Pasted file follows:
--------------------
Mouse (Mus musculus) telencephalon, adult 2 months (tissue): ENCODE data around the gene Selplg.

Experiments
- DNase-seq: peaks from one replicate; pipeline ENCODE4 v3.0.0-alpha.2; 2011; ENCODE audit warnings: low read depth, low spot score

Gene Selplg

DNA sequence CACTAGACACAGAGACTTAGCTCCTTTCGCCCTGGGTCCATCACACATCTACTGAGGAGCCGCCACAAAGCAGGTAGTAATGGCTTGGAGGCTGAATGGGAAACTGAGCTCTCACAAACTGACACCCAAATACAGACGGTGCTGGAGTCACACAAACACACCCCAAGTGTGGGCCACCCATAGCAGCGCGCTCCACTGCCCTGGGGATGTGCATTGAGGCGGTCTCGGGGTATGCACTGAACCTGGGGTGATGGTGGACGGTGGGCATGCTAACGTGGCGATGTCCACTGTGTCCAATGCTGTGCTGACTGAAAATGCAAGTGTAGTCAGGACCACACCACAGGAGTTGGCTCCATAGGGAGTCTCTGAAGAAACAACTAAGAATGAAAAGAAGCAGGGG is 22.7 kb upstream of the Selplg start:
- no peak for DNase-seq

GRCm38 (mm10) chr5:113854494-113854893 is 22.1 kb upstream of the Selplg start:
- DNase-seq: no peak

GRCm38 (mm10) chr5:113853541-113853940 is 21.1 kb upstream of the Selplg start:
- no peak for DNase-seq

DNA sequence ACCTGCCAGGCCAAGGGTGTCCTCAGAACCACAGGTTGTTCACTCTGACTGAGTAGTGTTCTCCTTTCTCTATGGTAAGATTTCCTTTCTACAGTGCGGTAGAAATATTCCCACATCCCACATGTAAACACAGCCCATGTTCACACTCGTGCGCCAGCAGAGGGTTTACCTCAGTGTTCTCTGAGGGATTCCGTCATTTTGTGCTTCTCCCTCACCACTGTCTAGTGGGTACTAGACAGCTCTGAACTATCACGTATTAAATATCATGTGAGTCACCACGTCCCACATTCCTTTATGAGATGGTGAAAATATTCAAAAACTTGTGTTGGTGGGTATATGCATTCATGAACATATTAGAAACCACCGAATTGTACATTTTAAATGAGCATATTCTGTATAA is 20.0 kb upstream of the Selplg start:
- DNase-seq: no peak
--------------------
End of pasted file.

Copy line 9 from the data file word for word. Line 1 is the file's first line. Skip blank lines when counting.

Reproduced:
GRCm38 (mm10) chr5:113853541-113853940 is 21.1 kb upstream of the Selplg start: